Digital Archive brought to you
by JPMorgan Chase & Co.
Dorothy Gaines, assistant to Dr. King, responds to a letter from Judith Van Swaringen suggesting that she read the enclosed biographical sketch.
Under the subject, "The Vision of a World Made New," Dr. King drafted these sermon notes. The essential message of the sermon referred to a need for a "new world order". Plato and Karl Marx are two of the great philosophers referenced in this document. Dr. King delivered this sermon at the annual meeting of the Woman's Convention Auxiliary, National Baptist Convetion in St. Louis, Missouri on September 9, 1954.
Dr. King addresses the issues of poverty, unemployment, education, health, and housing disparities within the nation. Granted, many strides have been made but there is still more work to be done. Equality has still not come full circle in regards to these social issues. Dr. King urges the people to continue the fight of social justice in all aspects of inequality.
Carlos Randall writes Dr. King expressing that he once really liked him, but now he is unsure due to King's stance on Vietnam. He asserts "So now the USA is a purveyor of violence?" and asks if Dr. King believed that he would be able to give a similar speech in Moscow or Pekin and still freely receive his letter.
In this letter, John Lewis encourages Dr. King to start a letter writing campaign to prevent the illegal election of Representatives from Mississippi. Lewis offers Dr. King assistance from the Student Nonviolent Coordinating Committee.
Roy Wilkins, Executive Secretary of the NAACP, applauds Darien's efforts to integrate minority and suburban communities through its exchange program with New York City. The program "sought Negro teachers, business and professional people to live and work in their community."
Jitsuo Morikawa, Secretary for Evangelism at the American Baptist Jubilee Advance, asks Dr. King to address the organization's Evangelism Luncheon in Atlantic City, New Jersey.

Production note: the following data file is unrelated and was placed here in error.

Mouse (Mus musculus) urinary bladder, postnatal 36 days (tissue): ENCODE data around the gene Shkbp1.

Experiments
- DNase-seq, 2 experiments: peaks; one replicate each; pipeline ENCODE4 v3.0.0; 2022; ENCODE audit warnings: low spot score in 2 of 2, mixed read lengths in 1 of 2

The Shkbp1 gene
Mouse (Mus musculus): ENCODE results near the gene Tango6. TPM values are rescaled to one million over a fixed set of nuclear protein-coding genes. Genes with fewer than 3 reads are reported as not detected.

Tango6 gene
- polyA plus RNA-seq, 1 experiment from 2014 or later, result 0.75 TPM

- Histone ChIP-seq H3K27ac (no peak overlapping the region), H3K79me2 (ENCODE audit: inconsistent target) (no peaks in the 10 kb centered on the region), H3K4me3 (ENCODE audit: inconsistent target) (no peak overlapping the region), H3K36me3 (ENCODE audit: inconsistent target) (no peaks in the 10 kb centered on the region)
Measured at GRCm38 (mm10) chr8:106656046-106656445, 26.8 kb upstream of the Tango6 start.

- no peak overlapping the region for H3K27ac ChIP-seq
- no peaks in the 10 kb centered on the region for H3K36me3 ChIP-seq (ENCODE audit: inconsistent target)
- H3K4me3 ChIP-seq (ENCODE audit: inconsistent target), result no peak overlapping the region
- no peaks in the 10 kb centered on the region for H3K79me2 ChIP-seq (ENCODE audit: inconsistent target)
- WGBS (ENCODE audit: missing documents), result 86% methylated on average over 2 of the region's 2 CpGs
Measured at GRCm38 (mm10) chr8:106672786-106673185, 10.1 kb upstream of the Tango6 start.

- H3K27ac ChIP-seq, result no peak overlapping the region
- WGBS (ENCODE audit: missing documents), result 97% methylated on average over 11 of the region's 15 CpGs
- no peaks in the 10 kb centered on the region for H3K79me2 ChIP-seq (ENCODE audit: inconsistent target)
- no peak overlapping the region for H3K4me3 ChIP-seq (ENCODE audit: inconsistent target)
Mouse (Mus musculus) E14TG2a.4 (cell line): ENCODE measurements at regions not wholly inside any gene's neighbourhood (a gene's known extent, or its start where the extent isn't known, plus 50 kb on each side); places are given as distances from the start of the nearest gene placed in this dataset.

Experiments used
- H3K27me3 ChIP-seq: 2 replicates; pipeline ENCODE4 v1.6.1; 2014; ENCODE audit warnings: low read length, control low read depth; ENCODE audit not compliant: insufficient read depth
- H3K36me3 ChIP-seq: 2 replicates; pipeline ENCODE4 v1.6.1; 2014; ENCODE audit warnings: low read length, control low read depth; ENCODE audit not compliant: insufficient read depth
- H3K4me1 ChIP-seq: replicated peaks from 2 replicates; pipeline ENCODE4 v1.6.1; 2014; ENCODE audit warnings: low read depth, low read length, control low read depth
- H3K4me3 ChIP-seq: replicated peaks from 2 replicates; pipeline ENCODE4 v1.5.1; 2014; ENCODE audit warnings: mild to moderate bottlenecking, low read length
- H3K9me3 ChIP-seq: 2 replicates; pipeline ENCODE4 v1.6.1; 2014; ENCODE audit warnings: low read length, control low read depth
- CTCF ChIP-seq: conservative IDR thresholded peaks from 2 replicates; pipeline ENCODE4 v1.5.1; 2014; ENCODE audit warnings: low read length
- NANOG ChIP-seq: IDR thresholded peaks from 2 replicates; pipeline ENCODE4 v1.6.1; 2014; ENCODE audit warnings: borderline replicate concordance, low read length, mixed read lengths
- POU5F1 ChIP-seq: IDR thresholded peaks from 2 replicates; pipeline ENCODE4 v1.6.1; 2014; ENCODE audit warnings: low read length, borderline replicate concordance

As Honorary Chairman of the American Foundation on Nonviolence, Dr. King presents a draft letter in which he calls for individuals to tackle the issues of voter registration, non-violence training, and protection of civil rights leaders by joining the organization and serving on its Board of Directors. Dr. King himself pledges $25,000 of his Nobel Peace Prize funds to the American Foundation on Nonviolence.
Bishop Ljungberg Dean Zetterberg writes Dr. King on behalf of the Cathedral in Stockholm congratulating him on receiving the Nobel Peace Prize and invites him to attend a peace service.
This handwritten document outlines plans for the SCLC's Direct Action program. The program will target Birmingham, Alabama, Montgomery, Alabama and Danville, Virginia.
The author and the addressee of this correspondence is unknown. However, the subject matter is related to the SCLC 1968 Poor Peoples Campaign. The author of this letter requested assistance in helping the poor people of Baltimore, Maryland apply for employment.
This document is one draft of Dr. King's Nobel Peace Prize acceptance speech. Dr. King applauds the world for recognizing the American Civil Rights Movement and states that this award represents for him a "deepening commitment" to the philosophy of nonviolence.
Arnold Aronson writes cooperating organizations to ensure that following the March on Washington, the government delivers on the stipulations of the Civil Rights Bill.
This 1965 newsletter from the Catholic Interracial Council honors Dr. King with the Pacem in Terris Peace and Freedom Award.